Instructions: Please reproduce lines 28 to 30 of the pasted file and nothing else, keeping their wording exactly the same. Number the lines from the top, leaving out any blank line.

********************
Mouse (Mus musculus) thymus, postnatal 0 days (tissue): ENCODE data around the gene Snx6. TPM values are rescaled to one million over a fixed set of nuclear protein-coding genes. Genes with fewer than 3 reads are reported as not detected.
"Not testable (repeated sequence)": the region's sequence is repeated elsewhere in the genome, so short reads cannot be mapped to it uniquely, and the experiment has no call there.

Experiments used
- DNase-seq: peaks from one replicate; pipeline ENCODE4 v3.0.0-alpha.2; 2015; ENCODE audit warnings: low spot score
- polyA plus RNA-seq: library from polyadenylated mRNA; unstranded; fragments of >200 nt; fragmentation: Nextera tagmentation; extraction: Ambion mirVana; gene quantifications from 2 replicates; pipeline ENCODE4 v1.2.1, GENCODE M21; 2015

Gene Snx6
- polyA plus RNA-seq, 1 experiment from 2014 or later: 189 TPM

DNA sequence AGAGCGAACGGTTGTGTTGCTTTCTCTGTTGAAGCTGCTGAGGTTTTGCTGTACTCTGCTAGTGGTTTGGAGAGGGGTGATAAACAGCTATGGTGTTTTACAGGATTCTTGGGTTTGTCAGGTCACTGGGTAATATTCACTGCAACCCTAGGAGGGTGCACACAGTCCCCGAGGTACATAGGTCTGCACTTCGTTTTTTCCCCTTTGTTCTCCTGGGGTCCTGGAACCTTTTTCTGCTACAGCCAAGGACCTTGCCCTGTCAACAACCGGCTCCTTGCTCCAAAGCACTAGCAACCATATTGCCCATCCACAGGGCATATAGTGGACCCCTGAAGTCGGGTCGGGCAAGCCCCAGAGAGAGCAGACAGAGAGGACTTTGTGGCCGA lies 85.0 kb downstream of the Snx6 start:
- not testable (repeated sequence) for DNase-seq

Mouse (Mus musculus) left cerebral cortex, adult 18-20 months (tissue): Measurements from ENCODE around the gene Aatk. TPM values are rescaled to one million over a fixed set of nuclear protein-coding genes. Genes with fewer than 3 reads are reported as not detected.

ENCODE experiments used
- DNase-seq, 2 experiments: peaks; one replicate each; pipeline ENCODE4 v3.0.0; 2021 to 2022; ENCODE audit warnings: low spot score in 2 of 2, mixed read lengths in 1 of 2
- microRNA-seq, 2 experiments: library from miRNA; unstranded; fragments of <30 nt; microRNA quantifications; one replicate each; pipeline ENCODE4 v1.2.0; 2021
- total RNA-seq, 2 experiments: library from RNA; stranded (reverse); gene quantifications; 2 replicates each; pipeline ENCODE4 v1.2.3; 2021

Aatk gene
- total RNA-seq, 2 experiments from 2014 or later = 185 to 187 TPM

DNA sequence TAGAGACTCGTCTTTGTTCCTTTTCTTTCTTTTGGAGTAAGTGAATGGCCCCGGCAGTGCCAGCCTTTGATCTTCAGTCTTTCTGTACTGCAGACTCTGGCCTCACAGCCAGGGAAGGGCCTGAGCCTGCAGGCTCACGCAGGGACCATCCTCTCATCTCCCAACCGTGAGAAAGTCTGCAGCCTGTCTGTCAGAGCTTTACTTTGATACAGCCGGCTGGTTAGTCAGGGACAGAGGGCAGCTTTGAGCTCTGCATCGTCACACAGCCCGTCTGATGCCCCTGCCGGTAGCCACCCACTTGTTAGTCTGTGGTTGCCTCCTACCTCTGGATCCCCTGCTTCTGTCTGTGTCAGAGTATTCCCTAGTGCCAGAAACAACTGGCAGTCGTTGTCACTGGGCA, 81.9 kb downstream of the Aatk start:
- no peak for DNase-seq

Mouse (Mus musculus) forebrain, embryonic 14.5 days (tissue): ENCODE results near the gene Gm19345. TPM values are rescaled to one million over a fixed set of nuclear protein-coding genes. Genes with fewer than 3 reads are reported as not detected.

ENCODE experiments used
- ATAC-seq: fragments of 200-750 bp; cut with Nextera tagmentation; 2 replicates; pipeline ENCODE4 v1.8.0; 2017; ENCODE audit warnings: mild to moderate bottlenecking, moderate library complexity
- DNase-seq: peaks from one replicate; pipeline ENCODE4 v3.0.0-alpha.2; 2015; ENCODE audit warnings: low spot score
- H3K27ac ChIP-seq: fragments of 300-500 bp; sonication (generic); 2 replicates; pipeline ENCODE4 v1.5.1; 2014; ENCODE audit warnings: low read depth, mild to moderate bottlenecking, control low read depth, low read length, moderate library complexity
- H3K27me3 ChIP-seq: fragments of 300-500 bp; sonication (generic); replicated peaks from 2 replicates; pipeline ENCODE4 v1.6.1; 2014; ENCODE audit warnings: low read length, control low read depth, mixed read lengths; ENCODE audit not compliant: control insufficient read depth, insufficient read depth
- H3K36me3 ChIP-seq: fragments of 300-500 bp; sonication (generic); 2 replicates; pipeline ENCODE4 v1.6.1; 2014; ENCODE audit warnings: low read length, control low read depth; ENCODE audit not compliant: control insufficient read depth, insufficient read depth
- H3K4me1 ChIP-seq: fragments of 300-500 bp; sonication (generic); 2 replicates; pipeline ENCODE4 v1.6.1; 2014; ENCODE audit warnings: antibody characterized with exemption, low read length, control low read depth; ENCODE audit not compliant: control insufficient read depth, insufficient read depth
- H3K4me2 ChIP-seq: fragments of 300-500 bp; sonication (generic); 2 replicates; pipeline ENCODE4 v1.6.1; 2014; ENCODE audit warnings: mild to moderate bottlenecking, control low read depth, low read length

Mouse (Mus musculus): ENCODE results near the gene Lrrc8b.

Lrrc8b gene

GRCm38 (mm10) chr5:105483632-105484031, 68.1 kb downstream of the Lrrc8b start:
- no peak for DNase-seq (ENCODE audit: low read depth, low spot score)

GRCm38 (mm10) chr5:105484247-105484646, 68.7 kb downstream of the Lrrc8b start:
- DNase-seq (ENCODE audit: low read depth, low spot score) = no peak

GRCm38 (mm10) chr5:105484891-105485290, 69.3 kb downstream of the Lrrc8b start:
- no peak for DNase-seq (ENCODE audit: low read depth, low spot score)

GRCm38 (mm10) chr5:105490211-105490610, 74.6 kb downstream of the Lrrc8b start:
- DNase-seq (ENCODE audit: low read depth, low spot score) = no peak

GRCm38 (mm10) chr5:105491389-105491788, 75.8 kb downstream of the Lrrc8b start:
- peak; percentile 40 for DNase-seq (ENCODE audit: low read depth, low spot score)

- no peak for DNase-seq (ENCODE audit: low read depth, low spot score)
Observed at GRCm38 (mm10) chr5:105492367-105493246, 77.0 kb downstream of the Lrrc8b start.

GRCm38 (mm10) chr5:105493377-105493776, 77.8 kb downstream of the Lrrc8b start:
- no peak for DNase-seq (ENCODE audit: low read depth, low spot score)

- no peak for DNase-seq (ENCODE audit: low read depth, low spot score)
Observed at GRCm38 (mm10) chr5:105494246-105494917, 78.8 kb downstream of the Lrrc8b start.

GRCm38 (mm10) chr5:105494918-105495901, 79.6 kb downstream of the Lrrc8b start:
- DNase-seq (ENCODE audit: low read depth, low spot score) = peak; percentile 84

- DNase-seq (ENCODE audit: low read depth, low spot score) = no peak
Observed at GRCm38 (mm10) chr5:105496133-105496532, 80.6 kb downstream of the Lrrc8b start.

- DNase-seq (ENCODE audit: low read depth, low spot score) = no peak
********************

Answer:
Mouse (Mus musculus): ENCODE results near the gene Lrrc8b.

Lrrc8b gene

GRCm38 (mm10) chr5:105483632-105484031, 68.1 kb downstream of the Lrrc8b start: